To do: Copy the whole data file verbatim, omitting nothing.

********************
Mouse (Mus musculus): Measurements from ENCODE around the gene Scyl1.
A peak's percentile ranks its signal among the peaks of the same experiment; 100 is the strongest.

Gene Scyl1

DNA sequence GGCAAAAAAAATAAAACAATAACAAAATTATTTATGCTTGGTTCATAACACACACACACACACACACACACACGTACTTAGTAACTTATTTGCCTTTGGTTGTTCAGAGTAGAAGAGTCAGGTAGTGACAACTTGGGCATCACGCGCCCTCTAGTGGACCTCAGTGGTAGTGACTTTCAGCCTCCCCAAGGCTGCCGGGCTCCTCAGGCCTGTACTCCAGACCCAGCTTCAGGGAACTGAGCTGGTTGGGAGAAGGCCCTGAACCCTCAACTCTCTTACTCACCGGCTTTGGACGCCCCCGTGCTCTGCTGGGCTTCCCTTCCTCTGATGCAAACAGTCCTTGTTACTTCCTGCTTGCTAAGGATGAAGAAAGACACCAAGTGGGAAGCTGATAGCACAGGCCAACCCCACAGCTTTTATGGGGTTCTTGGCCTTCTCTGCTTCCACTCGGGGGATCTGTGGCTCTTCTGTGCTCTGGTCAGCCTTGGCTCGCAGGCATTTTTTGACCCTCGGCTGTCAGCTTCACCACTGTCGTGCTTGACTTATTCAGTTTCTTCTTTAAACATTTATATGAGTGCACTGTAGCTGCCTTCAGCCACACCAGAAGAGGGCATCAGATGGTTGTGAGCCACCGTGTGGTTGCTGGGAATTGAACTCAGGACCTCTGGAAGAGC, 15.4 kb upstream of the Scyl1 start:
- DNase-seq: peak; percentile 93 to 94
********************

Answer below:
Mouse (Mus musculus): Measurements from ENCODE around the gene Scyl1.
A peak's percentile ranks its signal among the peaks of the same experiment; 100 is the strongest.

Gene Scyl1

DNA sequence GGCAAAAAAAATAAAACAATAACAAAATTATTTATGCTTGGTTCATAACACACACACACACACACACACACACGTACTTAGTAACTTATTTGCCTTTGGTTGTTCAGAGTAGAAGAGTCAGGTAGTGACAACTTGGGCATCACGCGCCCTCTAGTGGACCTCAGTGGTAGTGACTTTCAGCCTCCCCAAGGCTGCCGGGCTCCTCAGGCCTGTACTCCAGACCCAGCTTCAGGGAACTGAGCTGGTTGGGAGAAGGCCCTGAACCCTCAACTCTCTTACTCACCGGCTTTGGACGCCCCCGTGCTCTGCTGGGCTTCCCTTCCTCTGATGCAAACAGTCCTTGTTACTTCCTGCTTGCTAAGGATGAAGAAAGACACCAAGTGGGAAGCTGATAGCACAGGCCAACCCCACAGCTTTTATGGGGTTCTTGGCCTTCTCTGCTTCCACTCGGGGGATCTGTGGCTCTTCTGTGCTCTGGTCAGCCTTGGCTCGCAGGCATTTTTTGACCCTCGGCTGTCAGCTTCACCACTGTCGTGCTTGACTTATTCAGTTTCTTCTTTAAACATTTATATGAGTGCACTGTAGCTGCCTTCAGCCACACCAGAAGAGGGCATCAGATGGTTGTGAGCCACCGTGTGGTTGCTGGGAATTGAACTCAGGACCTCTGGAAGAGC, 15.4 kb upstream of the Scyl1 start:
- DNase-seq: peak; percentile 93 to 94